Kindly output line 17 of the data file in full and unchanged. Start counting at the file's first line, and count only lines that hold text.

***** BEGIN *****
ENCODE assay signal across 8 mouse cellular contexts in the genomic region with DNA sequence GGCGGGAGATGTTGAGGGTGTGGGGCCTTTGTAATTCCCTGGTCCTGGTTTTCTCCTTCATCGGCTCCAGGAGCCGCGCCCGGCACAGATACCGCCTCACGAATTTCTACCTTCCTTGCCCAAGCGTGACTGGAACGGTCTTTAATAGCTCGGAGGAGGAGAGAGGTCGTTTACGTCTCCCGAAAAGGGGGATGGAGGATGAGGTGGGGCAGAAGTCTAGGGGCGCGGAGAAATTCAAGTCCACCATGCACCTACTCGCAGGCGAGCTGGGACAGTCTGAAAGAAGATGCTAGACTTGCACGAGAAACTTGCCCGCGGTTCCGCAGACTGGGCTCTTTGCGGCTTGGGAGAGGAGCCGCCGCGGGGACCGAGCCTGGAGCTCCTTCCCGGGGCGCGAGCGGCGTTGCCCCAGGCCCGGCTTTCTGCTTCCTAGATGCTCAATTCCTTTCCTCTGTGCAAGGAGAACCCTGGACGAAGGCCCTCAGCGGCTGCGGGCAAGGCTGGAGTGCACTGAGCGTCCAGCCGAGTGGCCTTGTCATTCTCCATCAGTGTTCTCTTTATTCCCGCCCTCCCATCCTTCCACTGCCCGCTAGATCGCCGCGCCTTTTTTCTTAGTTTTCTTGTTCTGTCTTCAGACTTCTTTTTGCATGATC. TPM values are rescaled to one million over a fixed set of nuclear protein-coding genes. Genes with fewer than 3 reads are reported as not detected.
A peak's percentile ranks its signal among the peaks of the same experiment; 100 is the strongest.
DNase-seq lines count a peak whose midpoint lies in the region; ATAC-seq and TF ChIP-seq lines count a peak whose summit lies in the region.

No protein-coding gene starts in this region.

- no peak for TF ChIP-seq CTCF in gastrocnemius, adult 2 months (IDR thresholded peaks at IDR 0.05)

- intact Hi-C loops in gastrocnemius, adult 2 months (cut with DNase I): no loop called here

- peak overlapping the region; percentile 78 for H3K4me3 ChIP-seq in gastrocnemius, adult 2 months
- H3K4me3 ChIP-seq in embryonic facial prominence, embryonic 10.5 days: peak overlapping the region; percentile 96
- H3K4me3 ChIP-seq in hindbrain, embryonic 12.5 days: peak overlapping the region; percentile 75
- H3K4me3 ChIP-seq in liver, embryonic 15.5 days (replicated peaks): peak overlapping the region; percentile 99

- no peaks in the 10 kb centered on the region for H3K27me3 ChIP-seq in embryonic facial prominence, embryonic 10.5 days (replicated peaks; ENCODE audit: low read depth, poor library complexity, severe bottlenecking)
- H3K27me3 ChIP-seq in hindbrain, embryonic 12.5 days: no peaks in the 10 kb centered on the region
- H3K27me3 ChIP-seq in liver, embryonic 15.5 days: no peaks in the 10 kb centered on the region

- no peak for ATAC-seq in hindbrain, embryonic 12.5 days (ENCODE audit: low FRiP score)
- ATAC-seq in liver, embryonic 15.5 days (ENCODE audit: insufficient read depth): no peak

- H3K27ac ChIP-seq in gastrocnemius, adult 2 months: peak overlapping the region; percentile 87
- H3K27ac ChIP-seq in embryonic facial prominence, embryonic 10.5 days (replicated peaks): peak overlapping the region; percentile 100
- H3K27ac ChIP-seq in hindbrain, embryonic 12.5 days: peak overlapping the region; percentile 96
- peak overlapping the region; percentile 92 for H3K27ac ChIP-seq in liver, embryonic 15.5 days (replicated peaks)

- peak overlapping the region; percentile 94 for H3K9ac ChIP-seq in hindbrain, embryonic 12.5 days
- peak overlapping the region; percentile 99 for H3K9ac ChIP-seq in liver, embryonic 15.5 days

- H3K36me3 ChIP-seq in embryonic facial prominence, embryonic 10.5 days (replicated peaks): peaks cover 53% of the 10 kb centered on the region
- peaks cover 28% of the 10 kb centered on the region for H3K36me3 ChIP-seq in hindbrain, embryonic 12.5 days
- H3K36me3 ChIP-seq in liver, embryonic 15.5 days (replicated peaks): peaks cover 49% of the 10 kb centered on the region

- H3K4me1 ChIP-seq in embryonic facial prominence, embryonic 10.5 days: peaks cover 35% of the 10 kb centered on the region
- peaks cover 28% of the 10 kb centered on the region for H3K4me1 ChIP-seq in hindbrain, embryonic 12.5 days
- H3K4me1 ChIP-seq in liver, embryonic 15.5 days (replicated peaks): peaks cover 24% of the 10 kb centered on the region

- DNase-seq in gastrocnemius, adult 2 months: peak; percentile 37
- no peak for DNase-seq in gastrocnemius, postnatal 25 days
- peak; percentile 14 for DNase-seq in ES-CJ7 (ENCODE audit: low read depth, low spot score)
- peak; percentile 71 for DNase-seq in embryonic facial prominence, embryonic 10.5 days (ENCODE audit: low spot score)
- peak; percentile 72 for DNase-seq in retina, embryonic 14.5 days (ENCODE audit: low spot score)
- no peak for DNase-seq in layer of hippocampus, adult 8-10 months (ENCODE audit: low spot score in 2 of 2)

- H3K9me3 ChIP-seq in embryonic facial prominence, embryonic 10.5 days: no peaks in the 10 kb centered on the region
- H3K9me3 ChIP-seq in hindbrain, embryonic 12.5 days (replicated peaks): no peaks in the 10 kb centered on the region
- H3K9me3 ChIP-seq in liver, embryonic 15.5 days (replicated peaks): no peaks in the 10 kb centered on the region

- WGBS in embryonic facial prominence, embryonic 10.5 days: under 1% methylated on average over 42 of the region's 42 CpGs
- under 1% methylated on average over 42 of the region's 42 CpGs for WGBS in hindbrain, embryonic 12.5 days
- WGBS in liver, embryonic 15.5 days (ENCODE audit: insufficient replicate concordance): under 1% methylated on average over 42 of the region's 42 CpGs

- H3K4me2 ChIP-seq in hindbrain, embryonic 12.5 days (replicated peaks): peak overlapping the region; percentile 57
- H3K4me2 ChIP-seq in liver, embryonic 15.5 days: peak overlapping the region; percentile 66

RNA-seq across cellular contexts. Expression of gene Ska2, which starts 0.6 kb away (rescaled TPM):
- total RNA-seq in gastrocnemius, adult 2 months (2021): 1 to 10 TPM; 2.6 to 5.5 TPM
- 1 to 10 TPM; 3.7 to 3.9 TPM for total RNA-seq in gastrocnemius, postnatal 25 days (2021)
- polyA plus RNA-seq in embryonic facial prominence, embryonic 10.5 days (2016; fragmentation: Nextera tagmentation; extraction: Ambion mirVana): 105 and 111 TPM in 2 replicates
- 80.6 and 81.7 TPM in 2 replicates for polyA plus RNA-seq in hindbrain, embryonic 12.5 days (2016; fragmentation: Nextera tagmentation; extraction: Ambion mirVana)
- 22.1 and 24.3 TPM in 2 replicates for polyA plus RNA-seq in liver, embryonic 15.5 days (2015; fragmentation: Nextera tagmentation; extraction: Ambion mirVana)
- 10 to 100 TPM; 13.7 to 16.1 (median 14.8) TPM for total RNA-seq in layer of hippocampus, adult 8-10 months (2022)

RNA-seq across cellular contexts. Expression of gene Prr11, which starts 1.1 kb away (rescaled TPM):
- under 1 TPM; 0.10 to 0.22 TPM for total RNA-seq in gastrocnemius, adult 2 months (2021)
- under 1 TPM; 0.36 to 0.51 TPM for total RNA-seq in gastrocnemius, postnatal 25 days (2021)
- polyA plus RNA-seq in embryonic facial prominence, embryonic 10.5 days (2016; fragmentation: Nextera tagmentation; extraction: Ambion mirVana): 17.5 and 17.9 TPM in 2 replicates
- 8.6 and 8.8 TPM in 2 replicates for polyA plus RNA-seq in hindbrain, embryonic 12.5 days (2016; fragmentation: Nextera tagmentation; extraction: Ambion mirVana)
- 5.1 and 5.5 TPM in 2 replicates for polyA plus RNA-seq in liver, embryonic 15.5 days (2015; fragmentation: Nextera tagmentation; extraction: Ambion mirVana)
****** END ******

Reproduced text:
- H3K27ac ChIP-seq in embryonic facial prominence, embryonic 10.5 days (replicated peaks): peak overlapping the region; percentile 100